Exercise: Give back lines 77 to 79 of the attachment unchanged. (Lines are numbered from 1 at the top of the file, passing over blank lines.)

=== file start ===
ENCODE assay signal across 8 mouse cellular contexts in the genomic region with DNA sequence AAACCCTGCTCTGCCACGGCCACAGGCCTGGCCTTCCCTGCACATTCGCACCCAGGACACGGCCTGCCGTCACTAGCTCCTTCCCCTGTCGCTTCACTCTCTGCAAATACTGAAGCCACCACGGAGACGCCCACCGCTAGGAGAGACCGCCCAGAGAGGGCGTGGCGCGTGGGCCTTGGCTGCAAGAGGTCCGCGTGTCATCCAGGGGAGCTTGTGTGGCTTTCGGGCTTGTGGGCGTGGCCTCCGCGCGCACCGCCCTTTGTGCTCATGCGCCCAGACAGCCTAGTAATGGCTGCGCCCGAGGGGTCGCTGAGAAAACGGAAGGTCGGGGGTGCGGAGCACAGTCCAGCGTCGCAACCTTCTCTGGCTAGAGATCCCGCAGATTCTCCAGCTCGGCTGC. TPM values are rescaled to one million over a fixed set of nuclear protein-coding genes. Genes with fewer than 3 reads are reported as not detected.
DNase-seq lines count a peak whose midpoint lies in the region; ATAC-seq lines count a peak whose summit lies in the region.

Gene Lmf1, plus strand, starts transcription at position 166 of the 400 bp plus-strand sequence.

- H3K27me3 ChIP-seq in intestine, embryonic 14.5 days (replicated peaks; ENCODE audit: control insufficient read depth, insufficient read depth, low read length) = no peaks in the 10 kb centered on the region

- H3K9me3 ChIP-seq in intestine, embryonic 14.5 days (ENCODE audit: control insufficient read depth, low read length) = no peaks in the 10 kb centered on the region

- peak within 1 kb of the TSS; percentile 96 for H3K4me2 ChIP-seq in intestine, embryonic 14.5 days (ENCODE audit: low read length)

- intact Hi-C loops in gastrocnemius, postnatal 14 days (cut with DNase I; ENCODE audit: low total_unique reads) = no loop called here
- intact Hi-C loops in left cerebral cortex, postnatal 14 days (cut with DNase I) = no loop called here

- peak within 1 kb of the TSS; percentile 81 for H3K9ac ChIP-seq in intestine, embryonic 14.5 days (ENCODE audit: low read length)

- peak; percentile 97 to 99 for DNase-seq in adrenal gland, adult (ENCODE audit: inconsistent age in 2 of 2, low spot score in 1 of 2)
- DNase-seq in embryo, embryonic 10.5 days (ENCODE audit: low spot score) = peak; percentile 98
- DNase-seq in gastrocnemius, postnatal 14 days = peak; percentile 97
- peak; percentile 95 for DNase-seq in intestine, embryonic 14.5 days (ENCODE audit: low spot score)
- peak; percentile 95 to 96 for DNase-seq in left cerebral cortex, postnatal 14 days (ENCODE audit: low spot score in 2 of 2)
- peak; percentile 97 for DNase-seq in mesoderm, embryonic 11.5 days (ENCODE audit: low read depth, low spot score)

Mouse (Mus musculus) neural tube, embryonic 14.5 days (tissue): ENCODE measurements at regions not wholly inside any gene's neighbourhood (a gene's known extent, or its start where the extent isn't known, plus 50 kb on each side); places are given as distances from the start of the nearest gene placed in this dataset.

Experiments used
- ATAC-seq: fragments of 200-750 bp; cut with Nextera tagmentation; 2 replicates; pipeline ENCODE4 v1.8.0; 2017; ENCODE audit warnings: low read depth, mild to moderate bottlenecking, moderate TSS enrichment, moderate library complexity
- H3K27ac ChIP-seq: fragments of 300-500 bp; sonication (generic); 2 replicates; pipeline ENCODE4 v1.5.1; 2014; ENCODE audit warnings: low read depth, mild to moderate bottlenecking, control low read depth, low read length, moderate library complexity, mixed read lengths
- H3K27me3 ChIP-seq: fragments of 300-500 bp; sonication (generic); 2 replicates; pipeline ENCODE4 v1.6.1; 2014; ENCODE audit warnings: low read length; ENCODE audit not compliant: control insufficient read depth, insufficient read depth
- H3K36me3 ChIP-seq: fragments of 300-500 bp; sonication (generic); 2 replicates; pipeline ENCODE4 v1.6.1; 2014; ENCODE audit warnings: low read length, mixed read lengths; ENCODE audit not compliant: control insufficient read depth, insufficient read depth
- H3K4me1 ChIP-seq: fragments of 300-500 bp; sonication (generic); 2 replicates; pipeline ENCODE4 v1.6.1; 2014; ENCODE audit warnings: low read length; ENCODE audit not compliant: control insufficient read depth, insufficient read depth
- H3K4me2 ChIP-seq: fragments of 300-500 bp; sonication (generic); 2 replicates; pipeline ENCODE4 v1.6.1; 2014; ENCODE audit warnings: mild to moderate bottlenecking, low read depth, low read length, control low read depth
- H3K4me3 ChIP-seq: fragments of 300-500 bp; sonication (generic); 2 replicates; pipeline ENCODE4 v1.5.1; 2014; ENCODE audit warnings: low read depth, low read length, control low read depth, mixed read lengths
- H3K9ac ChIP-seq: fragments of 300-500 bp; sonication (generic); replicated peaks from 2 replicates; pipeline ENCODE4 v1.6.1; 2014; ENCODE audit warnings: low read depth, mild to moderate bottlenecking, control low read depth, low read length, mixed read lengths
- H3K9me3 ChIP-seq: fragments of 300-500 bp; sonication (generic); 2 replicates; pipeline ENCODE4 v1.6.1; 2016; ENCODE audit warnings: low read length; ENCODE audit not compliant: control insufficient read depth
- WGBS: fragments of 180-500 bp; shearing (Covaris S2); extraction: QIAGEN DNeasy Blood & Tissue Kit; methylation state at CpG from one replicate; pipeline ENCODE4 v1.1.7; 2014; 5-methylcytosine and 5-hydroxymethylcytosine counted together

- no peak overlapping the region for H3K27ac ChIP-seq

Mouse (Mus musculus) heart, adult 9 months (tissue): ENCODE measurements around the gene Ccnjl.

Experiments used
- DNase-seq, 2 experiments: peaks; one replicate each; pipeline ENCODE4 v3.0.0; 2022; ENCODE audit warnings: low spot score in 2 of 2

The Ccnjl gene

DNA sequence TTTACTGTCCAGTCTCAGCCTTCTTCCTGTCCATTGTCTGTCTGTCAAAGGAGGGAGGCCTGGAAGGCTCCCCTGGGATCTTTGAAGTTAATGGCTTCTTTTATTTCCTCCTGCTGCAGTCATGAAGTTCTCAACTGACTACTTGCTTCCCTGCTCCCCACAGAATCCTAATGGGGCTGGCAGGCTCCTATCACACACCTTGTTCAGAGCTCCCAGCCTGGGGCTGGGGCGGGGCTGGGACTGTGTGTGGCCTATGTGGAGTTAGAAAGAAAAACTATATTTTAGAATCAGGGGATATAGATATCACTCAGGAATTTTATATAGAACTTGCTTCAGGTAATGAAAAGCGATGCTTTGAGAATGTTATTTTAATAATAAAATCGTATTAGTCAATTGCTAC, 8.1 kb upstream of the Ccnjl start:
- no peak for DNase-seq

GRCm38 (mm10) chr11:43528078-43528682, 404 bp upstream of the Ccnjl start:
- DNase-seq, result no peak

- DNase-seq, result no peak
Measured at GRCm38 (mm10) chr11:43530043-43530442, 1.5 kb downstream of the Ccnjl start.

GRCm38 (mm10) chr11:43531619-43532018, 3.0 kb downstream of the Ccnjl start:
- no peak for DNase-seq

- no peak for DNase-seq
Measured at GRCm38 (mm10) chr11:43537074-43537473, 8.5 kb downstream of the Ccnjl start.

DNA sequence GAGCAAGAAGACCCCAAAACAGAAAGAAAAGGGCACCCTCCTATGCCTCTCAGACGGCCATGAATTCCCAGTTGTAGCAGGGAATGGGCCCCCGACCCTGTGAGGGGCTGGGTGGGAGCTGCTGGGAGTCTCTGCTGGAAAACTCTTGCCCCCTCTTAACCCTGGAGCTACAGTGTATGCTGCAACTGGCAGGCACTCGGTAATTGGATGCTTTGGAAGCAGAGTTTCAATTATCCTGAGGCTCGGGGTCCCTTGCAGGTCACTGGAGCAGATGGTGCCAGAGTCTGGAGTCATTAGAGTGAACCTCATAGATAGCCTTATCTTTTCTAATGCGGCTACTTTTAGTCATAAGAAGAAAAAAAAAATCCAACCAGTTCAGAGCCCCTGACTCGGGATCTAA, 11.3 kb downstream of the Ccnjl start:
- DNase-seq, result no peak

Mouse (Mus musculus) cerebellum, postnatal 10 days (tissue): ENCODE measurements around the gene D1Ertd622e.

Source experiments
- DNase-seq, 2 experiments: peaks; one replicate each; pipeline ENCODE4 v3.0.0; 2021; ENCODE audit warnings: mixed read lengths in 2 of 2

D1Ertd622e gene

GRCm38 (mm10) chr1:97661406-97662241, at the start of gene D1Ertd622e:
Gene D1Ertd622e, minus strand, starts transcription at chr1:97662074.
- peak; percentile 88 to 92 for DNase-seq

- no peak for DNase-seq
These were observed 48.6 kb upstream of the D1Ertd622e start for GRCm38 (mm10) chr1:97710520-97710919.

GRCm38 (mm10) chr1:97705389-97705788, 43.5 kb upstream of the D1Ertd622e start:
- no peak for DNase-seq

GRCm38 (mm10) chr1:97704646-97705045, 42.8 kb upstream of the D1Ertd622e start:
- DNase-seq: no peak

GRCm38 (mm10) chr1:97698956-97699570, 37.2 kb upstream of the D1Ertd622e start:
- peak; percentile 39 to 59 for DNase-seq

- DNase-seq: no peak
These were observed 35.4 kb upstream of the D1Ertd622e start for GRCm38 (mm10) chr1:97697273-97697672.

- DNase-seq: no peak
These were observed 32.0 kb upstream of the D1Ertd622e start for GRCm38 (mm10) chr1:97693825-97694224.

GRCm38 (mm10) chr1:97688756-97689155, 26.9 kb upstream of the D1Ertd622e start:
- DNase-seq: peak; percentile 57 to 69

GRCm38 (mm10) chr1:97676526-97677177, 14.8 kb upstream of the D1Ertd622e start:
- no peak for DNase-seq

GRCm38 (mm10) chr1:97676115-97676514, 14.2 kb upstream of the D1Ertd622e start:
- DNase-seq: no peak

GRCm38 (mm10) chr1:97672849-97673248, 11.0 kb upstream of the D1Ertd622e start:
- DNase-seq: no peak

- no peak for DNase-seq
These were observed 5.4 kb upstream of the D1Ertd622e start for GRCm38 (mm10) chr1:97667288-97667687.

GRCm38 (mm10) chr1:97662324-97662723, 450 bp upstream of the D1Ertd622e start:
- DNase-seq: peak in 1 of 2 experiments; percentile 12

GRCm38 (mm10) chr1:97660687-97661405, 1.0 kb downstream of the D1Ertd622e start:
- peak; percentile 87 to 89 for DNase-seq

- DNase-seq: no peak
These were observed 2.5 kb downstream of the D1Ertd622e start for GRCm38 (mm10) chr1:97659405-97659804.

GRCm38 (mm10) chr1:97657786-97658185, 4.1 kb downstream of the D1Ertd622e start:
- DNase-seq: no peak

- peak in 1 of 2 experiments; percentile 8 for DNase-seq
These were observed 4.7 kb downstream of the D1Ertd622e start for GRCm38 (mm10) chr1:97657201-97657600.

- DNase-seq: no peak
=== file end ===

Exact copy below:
- peak; percentile 87 to 89 for DNase-seq

- DNase-seq: no peak
These were observed 2.5 kb downstream of the D1Ertd622e start for GRCm38 (mm10) chr1:97659405-97659804.